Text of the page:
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Author: stevenjklein Big funky green star, 20000 posts Feste Award Nominee! Old School Fool Add to my Favorite Fools Ignore this person (you won't see their posts anymore) Number: of 13898  
Subject: Phrase a question for an unambiguous answer Date: 1/29/2013 9:43 PM
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Every day, as part of my job, people call me to fix their computers remotely.

After I answer the phone, I say something like, "Double-click the Remote Control on your desktop, and tell me when you see the prompt for a session key."

(The session key is a special code I tell them over the phone. After they enter it into the software, it lets me view their screen.)

The problem is that after I say, "tell me when you see the prompt for a session key," they say "Okay." and that "okay" can have two possible meanings:

#1: "Okay, I'll tell you when I get prompted to enter the session key." or
#2: "Okay, I see the session key prompt right now."

If they mean #2, I should give them the key as soon as I hear "okay." But if they mean #1, that means I should wait for them to ask me for the session key.

(Meaning #1 is by far the most common, but some folks know enough to launch the remote control app before they call me, so they want the session key right away.)

So my question, dear fellow wordies, is this:
How can I phrase the question such that their answer is unambiguous.

Any suggestions?
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Author: warrl Big funky green star, 20000 posts Old School Fool Add to my Favorite Fools Ignore this person (you won't see their posts anymore) Number: 12895 of 13898
Subject: Re: Phrase a question for an unambiguous answer Date: 1/29/2013 9:51 PM
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After I answer the phone, I say something like, "Double-click the Remote Control on your desktop, and tell me when you see the prompt for a session key."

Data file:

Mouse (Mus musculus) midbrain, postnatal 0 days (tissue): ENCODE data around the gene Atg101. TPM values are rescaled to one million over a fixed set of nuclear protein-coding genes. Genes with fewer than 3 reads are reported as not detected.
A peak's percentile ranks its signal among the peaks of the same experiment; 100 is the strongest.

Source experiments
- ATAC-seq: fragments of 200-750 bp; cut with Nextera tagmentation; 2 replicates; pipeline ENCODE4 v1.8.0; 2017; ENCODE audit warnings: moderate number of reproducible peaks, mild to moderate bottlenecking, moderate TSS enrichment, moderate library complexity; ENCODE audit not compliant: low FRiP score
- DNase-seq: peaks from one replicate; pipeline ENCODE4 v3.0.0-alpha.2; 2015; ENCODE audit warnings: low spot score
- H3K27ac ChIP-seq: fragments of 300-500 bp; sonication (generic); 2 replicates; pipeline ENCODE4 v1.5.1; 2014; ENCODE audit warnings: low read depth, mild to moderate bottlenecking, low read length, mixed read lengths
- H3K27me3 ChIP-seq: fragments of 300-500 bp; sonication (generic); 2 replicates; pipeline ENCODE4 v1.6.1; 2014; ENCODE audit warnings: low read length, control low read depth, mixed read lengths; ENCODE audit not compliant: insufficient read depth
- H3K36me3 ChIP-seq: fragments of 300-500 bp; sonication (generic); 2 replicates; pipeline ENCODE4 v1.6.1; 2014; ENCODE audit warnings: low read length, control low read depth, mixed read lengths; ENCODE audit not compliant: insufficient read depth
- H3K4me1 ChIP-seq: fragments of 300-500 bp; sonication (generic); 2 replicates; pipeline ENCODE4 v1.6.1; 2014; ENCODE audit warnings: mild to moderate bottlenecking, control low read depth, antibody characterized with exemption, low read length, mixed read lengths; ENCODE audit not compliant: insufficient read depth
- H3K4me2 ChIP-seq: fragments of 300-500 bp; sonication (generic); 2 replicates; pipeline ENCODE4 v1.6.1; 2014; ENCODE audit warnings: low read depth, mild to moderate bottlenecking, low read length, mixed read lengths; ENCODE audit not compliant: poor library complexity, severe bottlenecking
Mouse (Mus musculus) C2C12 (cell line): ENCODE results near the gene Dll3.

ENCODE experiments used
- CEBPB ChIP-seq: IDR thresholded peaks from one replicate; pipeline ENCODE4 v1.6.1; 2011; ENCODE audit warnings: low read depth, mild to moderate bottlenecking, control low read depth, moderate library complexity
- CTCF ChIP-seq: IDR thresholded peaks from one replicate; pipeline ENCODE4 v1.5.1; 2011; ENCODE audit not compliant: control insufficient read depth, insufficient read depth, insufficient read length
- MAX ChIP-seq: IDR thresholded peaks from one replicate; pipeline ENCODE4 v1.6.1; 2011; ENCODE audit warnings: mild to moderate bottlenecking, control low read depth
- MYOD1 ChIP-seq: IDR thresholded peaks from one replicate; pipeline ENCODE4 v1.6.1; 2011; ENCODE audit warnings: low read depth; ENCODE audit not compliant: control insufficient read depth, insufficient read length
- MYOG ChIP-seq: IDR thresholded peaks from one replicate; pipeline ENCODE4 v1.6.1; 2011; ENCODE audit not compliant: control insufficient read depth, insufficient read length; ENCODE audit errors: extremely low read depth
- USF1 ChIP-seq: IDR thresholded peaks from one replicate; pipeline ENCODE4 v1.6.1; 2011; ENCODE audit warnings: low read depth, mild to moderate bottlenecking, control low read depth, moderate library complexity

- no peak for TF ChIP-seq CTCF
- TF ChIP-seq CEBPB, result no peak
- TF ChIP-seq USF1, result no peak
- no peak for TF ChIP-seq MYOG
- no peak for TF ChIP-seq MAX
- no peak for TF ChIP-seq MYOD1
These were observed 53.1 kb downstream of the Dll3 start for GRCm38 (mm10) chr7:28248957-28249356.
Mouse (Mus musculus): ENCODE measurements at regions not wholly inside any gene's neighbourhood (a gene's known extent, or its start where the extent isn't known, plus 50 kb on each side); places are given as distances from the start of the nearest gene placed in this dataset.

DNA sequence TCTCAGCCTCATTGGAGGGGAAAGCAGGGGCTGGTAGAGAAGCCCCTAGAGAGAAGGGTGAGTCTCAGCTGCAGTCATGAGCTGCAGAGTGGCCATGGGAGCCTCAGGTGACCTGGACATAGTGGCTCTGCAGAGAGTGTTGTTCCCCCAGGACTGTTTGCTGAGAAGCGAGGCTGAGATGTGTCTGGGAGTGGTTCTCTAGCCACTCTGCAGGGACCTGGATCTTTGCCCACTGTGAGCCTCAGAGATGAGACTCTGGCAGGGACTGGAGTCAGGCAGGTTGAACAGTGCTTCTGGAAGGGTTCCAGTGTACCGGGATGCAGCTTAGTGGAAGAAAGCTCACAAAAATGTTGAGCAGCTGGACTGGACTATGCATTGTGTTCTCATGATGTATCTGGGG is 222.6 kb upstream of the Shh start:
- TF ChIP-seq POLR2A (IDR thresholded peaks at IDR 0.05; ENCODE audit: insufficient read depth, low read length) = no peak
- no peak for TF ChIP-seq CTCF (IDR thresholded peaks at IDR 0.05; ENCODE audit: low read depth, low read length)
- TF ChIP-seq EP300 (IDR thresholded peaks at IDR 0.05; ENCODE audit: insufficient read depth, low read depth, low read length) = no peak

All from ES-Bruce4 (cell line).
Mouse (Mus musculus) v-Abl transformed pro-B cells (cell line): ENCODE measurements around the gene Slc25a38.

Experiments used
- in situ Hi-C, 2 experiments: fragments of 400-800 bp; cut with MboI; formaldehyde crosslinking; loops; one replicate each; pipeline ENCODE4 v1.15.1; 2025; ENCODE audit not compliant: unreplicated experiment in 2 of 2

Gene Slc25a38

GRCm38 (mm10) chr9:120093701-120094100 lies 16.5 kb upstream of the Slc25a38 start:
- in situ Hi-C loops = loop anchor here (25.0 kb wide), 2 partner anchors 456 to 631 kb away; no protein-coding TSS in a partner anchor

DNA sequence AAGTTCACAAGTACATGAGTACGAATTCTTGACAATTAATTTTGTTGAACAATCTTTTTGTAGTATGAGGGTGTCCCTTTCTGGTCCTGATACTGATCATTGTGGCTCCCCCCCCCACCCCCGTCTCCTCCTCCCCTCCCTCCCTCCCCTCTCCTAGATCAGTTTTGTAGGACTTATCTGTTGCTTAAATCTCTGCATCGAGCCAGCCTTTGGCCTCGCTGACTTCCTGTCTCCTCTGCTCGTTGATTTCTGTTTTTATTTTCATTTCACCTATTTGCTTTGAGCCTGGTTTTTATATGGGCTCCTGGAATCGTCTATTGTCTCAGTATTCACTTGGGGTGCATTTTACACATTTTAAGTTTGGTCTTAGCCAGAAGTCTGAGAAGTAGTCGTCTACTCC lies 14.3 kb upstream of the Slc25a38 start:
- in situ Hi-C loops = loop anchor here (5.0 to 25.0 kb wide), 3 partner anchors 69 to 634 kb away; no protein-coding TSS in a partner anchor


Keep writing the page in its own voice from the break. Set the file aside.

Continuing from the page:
(The session key is a special code I tell them over the phone. After they enter it into the software, it lets me view their screen.)

The problem is that after I say, "tell me when you see the prompt for a session key," they say "Okay." and that "okay" can have two possible meanings:

#1: "Okay, I'll tell you when I get prompted to enter the session key." or
#2: "Okay, I see the session key prompt right now."

If they mean #2, I should give them the key as soon as I hear "okay." But if they mean #1, that means I should wait for them to ask me for the session key.

(Meaning #1 is by far the most common, but some folks know enough to launch the remote control app before they call me, so they want the session key right away.)

So my question, dear fellow wordies, is this:
How can I phrase the question such that their answer is unambiguous.


"Double-click the Remote Control on your desktop, and read me the prompt when it appears."

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Author: sheila727 Big gold star, 5000 posts Old School Fool Add to my Favorite Fools Ignore this person (you won't see their posts anymore) Number: 12896 of 13898
Subject: Re: Phrase a question for an unambiguous answer Date: 1/29/2013 10:20 PM
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So my question, dear fellow wordies, is this:
How can I phrase the question such that their answer is unambiguous



You say.....

"As soon as you see the prompt for a session key, say 'it's here'."


sheila